Life and death

What is this thing called death

– the presence of an absence

 knowable by what it isn’t

– a nothingness to carry us away

into some ‘non-place’ of ‘not being’?

Ask yourself, is death as real as life is real?

Are they complete opposites

in a reality that exceeds language

in which life has yet to be explained?

Then how is death comprehensible

as a final return to nothing

when a greater truth has already cancelled nothingness?

Mike Laidler

Surviving Death

Will systematic organ replacement do the job?  Or even a head transplant?  Do we need to remain biological, or could synthetic body parts take over?  Setting aside the ‘hardware’ questions, would it be sufficient to transfer the memory into a suitable receptor – real or artificial?  Ultimately, could we liberate ourselves from our physical encumbrances?  Might this constitute some form of rebirth – or should we accept our lot and patiently await the redemptive intervention of an insuperable supernatural presence?  In any case, is it immoral to cheat death?  Is it not ethically appropriate to strive for self-improvement, both physical and mental and isn’t modern technology a benign means to a desirable end?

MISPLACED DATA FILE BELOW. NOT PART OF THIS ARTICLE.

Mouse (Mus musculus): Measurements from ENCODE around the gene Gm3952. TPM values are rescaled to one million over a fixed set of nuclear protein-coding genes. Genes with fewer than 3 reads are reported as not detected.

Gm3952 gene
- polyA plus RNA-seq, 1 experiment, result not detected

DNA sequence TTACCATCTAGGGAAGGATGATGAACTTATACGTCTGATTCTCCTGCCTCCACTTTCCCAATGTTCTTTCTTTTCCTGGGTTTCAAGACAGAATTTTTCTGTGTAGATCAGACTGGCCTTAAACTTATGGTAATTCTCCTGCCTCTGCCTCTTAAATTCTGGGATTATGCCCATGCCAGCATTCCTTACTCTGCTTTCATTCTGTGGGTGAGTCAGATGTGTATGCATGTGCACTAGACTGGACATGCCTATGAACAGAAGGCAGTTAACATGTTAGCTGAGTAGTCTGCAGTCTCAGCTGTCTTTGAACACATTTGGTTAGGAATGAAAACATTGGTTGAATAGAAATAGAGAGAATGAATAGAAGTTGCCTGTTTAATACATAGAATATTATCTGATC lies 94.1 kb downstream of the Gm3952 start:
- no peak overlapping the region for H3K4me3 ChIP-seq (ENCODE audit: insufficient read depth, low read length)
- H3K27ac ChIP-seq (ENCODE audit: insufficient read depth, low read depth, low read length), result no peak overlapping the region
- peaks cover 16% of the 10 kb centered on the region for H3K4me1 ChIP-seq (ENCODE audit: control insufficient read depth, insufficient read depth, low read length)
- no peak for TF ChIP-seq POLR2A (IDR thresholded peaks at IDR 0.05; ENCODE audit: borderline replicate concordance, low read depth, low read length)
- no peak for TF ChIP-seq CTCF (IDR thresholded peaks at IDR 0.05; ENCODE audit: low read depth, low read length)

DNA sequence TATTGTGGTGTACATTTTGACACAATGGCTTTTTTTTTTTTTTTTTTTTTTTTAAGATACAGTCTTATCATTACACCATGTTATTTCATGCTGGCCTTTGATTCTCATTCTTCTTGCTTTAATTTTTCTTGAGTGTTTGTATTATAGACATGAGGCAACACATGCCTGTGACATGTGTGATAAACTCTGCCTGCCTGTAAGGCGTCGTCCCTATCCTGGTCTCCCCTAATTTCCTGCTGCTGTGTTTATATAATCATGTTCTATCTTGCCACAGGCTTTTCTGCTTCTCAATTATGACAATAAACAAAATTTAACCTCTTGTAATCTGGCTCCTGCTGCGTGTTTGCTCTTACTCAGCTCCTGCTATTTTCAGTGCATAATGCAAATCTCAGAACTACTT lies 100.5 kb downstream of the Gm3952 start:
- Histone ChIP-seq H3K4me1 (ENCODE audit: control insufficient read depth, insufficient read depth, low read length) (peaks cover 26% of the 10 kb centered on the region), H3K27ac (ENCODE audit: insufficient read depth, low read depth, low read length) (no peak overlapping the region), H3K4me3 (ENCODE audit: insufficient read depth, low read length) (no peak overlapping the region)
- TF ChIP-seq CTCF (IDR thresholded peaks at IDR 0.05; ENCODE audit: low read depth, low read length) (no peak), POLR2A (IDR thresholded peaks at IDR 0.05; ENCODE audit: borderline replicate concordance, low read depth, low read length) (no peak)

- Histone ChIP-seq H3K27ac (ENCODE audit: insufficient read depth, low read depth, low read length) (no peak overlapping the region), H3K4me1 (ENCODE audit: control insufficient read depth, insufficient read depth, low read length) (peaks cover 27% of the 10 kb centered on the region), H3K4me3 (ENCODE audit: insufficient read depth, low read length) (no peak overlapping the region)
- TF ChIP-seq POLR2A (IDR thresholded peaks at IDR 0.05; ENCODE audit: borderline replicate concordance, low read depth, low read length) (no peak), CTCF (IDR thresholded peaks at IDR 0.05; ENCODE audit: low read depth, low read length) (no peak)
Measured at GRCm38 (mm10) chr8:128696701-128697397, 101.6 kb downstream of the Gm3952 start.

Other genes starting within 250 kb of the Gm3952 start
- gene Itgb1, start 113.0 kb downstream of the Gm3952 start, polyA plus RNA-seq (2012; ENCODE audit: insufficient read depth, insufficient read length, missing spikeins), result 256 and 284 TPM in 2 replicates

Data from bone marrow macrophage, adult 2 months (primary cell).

But do these scenarios use up all the options?  Are we definable by our embodiments?  If not, by what extra-bodily capacity are we able to recognise the difference?  And isn’t our brand of intentional action something alien to nature?  Also, doesn’t consciousness introduce a real difference that is neither evident in the stark biology nor definable by what we happen to be conscious of?  Likewise, what if there is more to us than a life we can call our own?  Then what if we are more than a personality forged by circumstance – because personal being transcends our individuality and we retain the flexibility to be more than we can become in any number of biological lives?

Mike Laidler